By Rich Loeber
Your IBM i has a long tradition of boasting about tight security, but is that really true for your installation?
Your very first and probably most basic decision about security on your system is found in the setting for the QSECURITY system value. You can see your current security level setting by running the “Display Security Attributes” (DSPSECA) command. One of the items on the display will be your current QSECURITY level setting.
IBM i supports five settings from the value ‘10′ through ‘50′. On more recent versions of IBM i, level ‘10′ has been thankfully retired and is no longer available. Here, in summary form, is what you get at each level:
- Level 10 – No security at all. Anyone can signon to a terminal session and no passwords are required. (Is it any wonder that this level has been retired?)
- Level 20 – Signon password security. Once logged on, all users have access to all objects on the system. This was, at one time, the default setting when your system was shipped from the factory.
- Level 30 – Adds object authority to the above. This level requires some object level access planning and implementation.
- Level 40 – Adds integrity protection features to the above. This is now the default setting shipped from the factory. At this level, the system enforces the user domain as separate from the system domain. Program requests that cross this border using unapproved interfaces are disallowed.
- Level 50 – Adds additional integrity protection features and is intended to meet the US Department of Defense “C2″ security requirements. In addition to level 40 controls, certain user objects are restricted, certain messaging options are controlled, modifications to internal control blocks are restricted and changes to the way the QTEMP library is processed.
If you are installing a new IBM i system, your options are wide open and you should choose the highest setting that will work for you. Using the recommended level of 40 that comes from the factory is an excellent starting point. Before you settle on this level, however, you should check with any third party software companies whose software you will be using to make sure that their software will run OK at level 40. Some older IBM i products “misbehave” by using older, now illegal, hooks into the OS.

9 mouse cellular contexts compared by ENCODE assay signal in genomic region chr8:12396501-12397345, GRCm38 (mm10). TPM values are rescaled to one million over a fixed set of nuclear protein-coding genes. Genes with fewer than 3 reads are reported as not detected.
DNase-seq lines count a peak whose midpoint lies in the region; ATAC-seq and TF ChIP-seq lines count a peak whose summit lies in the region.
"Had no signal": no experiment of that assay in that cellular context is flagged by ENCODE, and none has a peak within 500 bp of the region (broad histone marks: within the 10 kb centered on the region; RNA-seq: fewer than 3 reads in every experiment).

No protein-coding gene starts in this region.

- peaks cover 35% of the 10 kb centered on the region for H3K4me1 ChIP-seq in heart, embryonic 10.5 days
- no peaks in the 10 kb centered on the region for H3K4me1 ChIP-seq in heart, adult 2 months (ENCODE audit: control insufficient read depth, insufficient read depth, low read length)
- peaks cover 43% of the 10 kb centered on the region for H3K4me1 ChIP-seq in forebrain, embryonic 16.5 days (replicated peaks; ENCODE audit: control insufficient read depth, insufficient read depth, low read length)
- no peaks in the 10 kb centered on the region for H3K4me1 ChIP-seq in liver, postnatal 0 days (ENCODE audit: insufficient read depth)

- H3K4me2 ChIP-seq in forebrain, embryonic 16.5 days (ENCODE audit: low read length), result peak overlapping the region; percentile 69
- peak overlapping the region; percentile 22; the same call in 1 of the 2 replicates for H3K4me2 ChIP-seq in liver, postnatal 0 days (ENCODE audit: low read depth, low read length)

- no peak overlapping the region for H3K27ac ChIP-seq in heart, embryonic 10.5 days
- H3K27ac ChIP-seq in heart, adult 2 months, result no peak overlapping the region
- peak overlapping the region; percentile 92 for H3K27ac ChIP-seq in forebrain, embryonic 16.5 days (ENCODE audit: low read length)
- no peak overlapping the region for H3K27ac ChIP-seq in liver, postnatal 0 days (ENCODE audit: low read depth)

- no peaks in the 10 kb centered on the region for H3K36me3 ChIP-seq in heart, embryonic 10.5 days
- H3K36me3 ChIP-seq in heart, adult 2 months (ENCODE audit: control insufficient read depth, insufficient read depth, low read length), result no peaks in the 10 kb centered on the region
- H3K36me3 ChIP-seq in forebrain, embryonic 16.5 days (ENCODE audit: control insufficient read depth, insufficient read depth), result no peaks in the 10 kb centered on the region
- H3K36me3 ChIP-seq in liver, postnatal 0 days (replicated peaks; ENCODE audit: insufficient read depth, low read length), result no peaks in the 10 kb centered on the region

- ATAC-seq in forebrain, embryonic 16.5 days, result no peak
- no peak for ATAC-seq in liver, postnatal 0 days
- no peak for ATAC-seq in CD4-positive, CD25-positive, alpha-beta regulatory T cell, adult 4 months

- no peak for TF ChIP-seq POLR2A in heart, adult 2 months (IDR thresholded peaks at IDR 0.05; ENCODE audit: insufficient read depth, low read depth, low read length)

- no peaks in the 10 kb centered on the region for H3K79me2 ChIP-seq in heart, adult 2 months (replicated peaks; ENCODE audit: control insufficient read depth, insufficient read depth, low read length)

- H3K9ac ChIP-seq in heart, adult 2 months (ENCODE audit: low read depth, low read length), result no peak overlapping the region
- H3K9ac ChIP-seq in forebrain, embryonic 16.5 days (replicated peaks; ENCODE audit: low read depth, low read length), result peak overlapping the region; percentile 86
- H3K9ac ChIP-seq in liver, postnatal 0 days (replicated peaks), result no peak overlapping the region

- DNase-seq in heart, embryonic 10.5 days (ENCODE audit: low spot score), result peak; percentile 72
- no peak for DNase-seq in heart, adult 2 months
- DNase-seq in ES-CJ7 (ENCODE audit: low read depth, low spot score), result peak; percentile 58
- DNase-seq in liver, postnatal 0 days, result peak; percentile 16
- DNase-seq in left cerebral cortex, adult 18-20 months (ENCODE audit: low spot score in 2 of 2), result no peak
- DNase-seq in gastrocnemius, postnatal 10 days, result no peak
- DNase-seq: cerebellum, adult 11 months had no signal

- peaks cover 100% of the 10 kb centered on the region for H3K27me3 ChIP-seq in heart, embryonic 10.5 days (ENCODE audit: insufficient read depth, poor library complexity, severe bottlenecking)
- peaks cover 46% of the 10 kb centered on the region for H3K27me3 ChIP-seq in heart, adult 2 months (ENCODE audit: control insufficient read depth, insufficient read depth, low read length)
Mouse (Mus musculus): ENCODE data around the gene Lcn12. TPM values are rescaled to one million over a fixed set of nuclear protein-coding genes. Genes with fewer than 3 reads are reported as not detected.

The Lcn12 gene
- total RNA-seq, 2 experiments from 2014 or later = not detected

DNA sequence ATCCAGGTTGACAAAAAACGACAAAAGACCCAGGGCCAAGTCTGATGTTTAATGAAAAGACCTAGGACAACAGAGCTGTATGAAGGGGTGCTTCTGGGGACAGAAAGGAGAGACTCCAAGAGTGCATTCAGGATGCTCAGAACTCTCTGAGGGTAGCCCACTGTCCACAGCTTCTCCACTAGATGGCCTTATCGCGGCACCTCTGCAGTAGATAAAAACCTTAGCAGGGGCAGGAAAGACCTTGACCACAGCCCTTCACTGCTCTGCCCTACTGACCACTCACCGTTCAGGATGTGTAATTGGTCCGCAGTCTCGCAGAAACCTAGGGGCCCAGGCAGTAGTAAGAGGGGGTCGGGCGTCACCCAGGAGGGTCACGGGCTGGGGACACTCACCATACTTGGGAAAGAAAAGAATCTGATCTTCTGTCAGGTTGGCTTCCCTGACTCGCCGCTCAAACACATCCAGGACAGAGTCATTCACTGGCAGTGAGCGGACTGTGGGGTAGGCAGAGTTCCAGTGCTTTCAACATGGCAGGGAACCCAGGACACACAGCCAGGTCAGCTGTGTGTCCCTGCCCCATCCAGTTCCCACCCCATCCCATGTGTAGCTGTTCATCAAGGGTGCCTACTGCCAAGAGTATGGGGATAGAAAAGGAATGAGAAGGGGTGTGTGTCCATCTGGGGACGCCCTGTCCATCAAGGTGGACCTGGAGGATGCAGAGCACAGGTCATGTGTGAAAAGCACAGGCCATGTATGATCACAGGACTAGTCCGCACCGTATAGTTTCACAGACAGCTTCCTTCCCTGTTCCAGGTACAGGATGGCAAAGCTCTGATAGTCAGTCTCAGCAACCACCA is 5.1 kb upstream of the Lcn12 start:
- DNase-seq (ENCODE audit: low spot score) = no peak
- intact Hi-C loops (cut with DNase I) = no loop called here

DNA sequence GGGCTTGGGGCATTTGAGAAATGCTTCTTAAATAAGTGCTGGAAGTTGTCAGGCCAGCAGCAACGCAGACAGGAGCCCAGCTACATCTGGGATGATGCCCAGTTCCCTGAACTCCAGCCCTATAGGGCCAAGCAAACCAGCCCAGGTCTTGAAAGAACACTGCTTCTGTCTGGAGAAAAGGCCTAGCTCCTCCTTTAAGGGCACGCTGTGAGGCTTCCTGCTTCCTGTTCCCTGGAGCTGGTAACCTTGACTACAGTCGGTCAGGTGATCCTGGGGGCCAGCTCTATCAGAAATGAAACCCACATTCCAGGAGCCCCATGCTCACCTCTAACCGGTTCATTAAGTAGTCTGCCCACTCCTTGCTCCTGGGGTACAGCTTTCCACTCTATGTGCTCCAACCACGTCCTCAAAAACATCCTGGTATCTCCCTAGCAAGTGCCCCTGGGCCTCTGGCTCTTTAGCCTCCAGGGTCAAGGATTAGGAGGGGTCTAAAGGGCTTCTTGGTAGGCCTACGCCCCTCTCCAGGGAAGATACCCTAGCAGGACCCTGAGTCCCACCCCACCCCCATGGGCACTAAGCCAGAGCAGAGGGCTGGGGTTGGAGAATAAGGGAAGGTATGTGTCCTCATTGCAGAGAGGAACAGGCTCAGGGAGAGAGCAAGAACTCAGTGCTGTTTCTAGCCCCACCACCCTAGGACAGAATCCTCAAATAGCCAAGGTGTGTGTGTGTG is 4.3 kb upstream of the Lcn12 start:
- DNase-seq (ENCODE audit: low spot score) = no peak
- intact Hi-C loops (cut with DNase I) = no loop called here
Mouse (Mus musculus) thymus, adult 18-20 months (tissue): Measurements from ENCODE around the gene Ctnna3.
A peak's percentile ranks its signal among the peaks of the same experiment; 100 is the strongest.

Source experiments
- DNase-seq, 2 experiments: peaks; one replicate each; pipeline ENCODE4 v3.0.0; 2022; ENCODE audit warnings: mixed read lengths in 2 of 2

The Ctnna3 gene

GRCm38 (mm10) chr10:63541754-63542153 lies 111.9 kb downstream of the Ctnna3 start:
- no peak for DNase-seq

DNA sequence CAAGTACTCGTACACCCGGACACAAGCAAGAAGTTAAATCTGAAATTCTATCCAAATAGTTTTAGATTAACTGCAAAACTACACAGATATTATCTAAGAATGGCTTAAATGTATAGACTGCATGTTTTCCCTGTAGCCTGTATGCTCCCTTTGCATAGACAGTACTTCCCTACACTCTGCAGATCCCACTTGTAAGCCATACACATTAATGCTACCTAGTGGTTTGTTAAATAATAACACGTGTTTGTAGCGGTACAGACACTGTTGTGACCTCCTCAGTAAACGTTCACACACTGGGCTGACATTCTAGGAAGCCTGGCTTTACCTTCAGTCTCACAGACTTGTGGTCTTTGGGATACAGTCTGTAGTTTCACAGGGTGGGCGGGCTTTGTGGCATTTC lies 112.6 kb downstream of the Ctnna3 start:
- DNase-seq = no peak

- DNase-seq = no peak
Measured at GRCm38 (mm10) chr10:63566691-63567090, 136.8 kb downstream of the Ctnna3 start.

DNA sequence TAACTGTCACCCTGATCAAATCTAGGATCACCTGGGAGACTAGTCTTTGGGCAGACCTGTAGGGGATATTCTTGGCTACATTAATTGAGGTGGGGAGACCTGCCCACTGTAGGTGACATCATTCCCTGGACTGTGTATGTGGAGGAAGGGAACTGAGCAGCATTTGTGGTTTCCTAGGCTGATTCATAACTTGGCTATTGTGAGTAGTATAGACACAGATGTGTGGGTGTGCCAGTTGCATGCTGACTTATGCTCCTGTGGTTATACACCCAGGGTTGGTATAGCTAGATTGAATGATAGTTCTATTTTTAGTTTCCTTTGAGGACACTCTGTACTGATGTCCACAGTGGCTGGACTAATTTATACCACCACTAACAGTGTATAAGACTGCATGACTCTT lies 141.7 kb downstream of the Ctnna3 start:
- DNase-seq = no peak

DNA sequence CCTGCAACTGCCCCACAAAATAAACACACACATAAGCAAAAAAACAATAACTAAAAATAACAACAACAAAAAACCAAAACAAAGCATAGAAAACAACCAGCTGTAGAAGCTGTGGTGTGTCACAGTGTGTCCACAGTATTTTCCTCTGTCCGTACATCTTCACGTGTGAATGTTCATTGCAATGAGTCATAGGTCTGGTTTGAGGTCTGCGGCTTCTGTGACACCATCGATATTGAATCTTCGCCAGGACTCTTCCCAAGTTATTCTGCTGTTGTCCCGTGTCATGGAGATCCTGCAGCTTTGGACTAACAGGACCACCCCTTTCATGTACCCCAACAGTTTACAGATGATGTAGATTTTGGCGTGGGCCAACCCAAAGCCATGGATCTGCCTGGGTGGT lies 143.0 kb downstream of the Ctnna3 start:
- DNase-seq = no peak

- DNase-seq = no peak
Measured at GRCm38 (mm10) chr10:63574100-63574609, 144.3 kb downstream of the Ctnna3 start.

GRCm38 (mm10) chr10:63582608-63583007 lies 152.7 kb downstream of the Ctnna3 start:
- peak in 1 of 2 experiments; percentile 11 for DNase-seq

Level 30 can be used if you have software conflicts that prevent you from implementing level 40. You should plan how to implement object access controls, starting with controlling access to libraries and then moving down. Maintenance of object level access controls can be greatly simplified through judicious use of IBM i Group Profiles. You can break up your user community into logical groupings, create a group profile for each set and then implement your access controls on the group profiles rather than coding controls for each individual user profile. Care should be taken when dealing with the special group profile *PUBLIC as this can easily overrule your best planning efforts.
Level 20 should NEVER be used in normal situations, and level 50 should only be used when you have the specific requirements called for by the C2 standard.
So, what do you do if you’re in charge of a legacy system that is set to level 20 or 30 and you’re sure that you need better controls?
Moving from level 30 and higher is fairly easy and just requires that you make the change to the system value and perform an IPL. If you are uncertain about your third party software, you can activate audit logging for a few weeks before you make the change and then review the logs to see if there are any potential problems at level 40 or 50.
If you are at level 20, the move to level 30 can be overwhelming. There are many legacy systems that have this as an issue. These systems previously relied on application security and menu controls as their primary safeguards. With the implementation of network server access, this is a security weakness for these systems. If your concern is due to network connections to your system, you might want to consider implementing a third party network security solution, such as SafeNet/i from Kisco Information Systems. These products can give you immediate control over network connections to your system without impairing your ability to service your user community.
You can find more information about this topic in the IBM i manual “Security – Reference” – SC41-5302. If you have specific questions about this topic, you can reach me at rich at kisco.com, All email messages will be answered.